1. TOYO UNIVERSITY >
  2. International Research Center for Philosophy >
  3. The Symposium of “A Philosophy of Post-Fukushima”, 2nd Unit

The Symposium of “A Philosophy of Post-Fukushima”, 2nd Unit

The Symposium of “A Philosophy of Post-Fukushima”, 2nd Unit 

1  

 The Symposium on “A Philosophy of Post-Fukushima” titled “Energy after the Fukushima Disaster and the True Meaning of Richness” was held on November 22, 2014, at the Toyo University Hakusan Campus (Building 6, Room 6302). Takada Hisayo (International NGO Greenpeace Japan), and Murakami Shimpei (Nanairo no Sora) both delivered lectures at this event.2

 In a lecture titled “One Year of Zero Nuclear Energy Throughout Japan: Creating the Energy of the Future Together” Takada described her fieldwork on the Sendai Nuclear Power Station (Kagoshima Prefecture). She spoke in detail about the present operational status of nuclear power stations in Japan. As part of her analysis, Takada explained that, despite nuclear power stations being offline nationwide for over a year, as of September 2014 a stable supply of energy nonetheless exists, thus demonstrating that nuclear energy is not necessary. One must note that Japan has been increasingly relying upon thermal power generation to compensate for this energy imbalance. However, were the Japanese public to practice energy saving and use renewable energy, sufficient energy for replacing nuclear power would exist. Indeed, were Japanese citizens to increase their efforts at saving energy, the energy revolution in Japan would in fact accelerate.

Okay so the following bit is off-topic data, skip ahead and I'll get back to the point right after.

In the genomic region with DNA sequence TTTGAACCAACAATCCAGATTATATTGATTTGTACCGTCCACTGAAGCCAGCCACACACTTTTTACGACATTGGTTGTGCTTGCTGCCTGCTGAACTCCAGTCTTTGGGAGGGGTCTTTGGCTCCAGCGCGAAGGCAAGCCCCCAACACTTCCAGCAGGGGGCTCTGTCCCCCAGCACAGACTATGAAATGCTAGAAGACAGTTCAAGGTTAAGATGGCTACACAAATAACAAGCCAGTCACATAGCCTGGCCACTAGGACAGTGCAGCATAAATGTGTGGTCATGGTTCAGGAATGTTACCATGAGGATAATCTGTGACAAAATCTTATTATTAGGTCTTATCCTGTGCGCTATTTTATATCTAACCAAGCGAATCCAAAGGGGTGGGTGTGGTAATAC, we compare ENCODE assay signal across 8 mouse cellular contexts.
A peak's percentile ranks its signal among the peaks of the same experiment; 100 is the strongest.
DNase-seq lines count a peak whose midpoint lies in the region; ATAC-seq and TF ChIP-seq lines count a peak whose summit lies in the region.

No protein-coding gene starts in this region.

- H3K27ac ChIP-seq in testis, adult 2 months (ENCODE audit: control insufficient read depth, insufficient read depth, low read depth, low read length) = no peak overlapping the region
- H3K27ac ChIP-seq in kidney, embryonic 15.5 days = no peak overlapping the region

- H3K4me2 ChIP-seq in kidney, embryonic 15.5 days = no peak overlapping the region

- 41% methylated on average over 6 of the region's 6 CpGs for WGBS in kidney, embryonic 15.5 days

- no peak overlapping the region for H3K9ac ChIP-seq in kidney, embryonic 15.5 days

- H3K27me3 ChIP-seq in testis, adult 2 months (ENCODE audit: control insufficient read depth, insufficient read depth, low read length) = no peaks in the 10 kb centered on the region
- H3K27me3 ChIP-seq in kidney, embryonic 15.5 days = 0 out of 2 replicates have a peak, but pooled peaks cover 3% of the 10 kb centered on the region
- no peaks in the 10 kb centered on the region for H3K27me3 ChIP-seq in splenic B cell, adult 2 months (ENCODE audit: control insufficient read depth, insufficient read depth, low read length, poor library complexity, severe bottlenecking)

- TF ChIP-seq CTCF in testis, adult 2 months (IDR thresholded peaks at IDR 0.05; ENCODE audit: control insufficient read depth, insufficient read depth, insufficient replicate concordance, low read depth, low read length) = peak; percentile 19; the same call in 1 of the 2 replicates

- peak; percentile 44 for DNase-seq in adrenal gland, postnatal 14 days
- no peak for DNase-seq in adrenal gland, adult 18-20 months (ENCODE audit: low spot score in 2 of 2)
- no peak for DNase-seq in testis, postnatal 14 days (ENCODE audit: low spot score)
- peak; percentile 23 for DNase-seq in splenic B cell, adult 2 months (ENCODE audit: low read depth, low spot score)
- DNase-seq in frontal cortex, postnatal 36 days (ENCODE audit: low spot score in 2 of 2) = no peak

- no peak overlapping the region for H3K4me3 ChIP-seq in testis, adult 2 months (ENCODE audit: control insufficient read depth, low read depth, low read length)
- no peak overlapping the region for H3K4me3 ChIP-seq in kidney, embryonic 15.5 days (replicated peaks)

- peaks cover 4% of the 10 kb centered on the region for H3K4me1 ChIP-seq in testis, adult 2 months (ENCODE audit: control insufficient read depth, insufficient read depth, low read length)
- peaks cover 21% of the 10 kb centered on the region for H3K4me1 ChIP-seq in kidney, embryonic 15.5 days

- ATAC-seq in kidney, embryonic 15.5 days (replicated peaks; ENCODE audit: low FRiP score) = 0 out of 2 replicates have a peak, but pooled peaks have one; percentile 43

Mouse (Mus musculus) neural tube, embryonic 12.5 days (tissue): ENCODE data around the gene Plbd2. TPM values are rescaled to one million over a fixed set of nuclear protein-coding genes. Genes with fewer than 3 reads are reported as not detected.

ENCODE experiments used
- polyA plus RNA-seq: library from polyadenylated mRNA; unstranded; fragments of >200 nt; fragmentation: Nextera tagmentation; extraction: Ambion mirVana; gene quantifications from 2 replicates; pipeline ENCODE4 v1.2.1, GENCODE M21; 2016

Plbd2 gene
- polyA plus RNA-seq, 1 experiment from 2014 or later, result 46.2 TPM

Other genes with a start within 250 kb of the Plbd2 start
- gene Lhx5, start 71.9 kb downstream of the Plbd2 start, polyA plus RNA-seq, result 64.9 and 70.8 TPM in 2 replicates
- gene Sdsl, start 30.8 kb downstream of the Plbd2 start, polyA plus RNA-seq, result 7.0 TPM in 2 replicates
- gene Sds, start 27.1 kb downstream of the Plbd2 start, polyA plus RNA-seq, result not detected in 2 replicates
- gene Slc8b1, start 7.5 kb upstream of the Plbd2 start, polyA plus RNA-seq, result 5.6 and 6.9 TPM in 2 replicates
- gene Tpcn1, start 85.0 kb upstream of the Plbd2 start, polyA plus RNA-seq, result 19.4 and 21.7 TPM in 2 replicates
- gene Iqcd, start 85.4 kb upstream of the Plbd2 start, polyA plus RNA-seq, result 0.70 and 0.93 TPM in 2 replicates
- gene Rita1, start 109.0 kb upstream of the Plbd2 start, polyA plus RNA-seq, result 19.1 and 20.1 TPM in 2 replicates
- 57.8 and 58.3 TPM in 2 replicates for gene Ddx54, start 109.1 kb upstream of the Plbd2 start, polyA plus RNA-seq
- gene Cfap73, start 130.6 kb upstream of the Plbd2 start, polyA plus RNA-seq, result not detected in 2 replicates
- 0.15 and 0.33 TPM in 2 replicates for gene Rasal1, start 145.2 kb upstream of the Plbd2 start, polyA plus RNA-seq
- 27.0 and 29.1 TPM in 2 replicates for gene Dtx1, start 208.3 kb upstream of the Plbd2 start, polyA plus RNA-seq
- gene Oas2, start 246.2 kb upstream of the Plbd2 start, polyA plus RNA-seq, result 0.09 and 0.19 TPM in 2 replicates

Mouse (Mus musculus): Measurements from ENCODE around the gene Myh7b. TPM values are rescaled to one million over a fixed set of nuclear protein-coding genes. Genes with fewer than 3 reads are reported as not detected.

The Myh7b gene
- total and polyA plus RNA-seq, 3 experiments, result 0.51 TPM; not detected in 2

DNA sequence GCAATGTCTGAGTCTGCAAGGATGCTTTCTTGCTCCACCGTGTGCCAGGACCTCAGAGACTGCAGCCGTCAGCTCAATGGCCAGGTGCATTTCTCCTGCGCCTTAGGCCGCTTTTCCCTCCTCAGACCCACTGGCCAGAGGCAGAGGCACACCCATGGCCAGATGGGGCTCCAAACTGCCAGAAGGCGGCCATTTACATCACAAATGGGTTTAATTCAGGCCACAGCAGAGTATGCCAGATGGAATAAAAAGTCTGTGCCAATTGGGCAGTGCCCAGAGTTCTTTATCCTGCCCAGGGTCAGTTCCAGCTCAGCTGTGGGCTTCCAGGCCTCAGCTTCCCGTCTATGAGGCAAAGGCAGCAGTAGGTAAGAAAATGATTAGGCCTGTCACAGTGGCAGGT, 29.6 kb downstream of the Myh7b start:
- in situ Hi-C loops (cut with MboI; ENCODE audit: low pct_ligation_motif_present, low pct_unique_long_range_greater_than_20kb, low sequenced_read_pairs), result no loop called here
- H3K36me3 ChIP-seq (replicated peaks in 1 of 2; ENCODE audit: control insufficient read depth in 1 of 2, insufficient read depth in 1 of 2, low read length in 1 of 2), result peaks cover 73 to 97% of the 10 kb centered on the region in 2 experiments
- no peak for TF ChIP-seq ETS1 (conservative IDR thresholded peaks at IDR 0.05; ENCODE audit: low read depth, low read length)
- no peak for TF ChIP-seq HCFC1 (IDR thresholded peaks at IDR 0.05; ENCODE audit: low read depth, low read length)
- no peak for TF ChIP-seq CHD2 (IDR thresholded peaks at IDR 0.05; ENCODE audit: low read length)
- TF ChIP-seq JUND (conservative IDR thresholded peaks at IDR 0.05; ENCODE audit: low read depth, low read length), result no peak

3 In a lecture titled “Looking to the Future, What is the Meaning of Truly Desirable Wealth?” Murakami presented a way of living in harmony with nature. He spoke about his thirty-year experience of promoting natural farming both in Japan and overseas, as well as in developing rural communities. These experiences taught him to create farmland that fully utilizes the “cyclicality,” “diversity,” and “multilayeredness” of nautral forests, and to never plunder nature or exploite people. Although Murakami previously led a life according to these beliefs in Iitate Village, in Fukushima Prefecture, he was forced to evacuate after the nuclear disaster. While describing the situation during the disaster, he explained that energy generated in a way that destroys and pollutes nature will never provide true richness. Instead, we should seek a different kind of richness that is found within ourselves and nature.

 The event was attended by students from the university as well as people from outside the academy. The audience posted spirited questions and many people exchanged opinions on the topic. The symposium proved to be very meaningful, as it not only underlined the importance of preserving the memories of the energy crisis and the Fukushima nuclear disaster, but also suggested specific steps and stances that could be used for future progress.